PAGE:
- A new study found that breast milk is unlikely to be a source of Covid-19 infection for infants
- The researchers tested over 60 samples of breast milk for SARS-CoV-2 RNA
- Based on their findings, the team suggests that mothers continue to breastfeed their babies
The ever-evolving nature of the Covid-19 pandemic has opened a Pandora's box of anxiety for new mothers over whether they are capable of transmitting the new coronavirus to their infants through breastfeeding.
After analysing 64 samples of breast milk infected with SARS-CoV-2, the virus that causes Covid-19 disease, researchers from the University of California San Diego School of Medicine and University of California Los Angeles found that transmission is unlikely to happen.
The study was published in the online edition of JAMA.
Breast milk unlikely to be source of infection
Although there have been no documented cases to date of Covid-19 transmission from breast milk, researchers have been investigating the potential for this to happen.
For this specific study, the researchers examined 64 samples of breast milk from 18 women across the US infected with SARS-CoV-2. The samples were collected by the Mommy's Milk Human Milk Research Biorepository, an initiative involved in clinical research into human milk.
The authors wrote that one sample tested positive for viral RNA (coronaviruses are part of a large family of RNA viruses), but subsequent tests found that the virus was unable to replicate in breast milk, and therefore unable to cause infection in the breast-fed infant.
"Detection of viral RNA does not equate to infection. It has to grow and multiply in order to be infectious and we did not find that in any of our samples," said Christina Chambers, co-principal investigator of the study, and professor of paediatrics at UC San Diego School of Medicine.
"Our findings suggest breast milk itself is not likely a source of infection for the infant."
WHO guidelines recommend continuation of breastfeeding
A scientific brief published in June by the World Health Organization (WHO) recommends that mothers with suspected or confirmed Covid-19 should breastfeed their infants, and adds that the benefits of breastfeeding substantially outweigh the potential risks for transmission.
“[In] exclusively breast-fed infants, the risk of mortality is 14-fold higher in infants who are not breastfed,” the brief reads.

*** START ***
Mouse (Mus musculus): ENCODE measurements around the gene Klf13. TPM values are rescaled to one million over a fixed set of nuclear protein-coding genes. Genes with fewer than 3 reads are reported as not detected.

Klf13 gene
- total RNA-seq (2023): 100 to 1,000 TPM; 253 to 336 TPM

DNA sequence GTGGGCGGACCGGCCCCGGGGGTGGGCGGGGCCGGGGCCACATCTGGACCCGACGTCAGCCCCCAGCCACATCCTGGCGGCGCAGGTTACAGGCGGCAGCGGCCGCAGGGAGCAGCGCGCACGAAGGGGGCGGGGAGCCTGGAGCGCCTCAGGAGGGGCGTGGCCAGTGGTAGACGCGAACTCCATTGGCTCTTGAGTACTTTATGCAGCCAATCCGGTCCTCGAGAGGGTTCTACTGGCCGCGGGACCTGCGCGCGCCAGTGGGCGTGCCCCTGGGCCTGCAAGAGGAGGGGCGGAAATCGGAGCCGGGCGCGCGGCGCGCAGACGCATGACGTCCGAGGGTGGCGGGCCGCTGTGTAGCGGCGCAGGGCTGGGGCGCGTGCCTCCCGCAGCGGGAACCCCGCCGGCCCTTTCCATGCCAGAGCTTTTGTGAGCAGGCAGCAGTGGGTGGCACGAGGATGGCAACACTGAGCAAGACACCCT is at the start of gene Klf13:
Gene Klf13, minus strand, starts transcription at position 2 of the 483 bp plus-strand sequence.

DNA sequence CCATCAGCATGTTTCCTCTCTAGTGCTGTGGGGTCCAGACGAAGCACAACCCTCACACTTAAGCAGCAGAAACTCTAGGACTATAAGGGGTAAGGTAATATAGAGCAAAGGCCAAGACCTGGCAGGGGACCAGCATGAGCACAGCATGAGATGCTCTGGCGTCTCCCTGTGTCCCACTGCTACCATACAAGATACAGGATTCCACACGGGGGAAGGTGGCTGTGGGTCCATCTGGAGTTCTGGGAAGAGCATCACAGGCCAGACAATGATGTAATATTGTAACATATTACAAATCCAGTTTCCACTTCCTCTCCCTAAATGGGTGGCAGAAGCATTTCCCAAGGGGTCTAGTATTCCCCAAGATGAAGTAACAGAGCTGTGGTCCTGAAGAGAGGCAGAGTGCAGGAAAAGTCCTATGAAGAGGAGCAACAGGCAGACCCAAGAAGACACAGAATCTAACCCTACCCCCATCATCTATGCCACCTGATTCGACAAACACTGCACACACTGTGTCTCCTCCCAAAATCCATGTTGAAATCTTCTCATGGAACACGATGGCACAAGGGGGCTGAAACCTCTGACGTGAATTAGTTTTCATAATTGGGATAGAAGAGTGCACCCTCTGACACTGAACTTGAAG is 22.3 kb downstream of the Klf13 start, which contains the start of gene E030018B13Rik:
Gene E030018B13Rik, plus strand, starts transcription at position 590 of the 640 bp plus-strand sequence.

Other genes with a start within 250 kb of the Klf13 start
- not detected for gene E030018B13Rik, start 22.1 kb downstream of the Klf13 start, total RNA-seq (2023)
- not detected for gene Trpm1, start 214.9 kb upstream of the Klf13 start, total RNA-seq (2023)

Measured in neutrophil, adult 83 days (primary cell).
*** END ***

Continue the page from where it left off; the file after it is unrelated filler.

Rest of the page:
The benefits of early breastfeeding are significant, and according to a Health24 article, it is nutritionally complete, in that it can never be under or over-diluted; has psychological advantages; and leads to a reduced risk of babies developing infections.
There is also growing evidence that breastfeeding has short- and long-term health benefits for mothers, including lower risks for breast and ovarian cancer, cardiovascular disease and type 2 diabetes.
Professor Grace Aldrovandi, co-principal investigator of the study and chief of the Division of Infectious Diseases at UCLA Mattel Children's Hospital, also commented that in the absence of data, some women infected with SARS-CoV-2 have chosen not to breastfeed at all.
"We hope our results and future studies will give women the reassurance needed for them to breastfeed. Human milk provides invaluable benefits to mom and baby," said Aldrovandi.
Pasteurisation of milk safer for consumption
Part of the recent study involved the researchers mimicking conditions of the Holder pasteurisation process, a technique used to pasteurise milk in Canadian milk banks at 62.5 degrees Celsius for 30 minutes. This was done by adding SARS-CoV-2 to breast milk samples from two different donors who were not infected.
The samples were heated to 62.5 degrees C for 30 minutes and then cooled to 4 degrees C. Following pasteurisation, no infectious virus was detected in either sample.
"This is a very positive finding for donor milk, which so many infants, especially those born premature, rely on," said Chambers about the findings, while also acknowledging the importance of additional future studies with larger sample sizes to confirm these findings.
Another study published in the Canadian Medical Association Journal this month indicated that pasteurising the breast milk using the Holder method makes it safer for consumption. For this study, the researchers spiked human breast milk with a viral load of SARS-CoV-2 and tested samples that sat at room temperature and that were warmed up.
When they measured the samples for active virus, they found that the virus was inactivated in the pasteurised milk.
Future work will also look at whether the breast milk contains active antiviral components, said Chambers, such as whether the antibodies to SARS-CoV-2 that women may produce after exposure to the virus can transfer to their infants through breast milk, and protect them from Covid-19.
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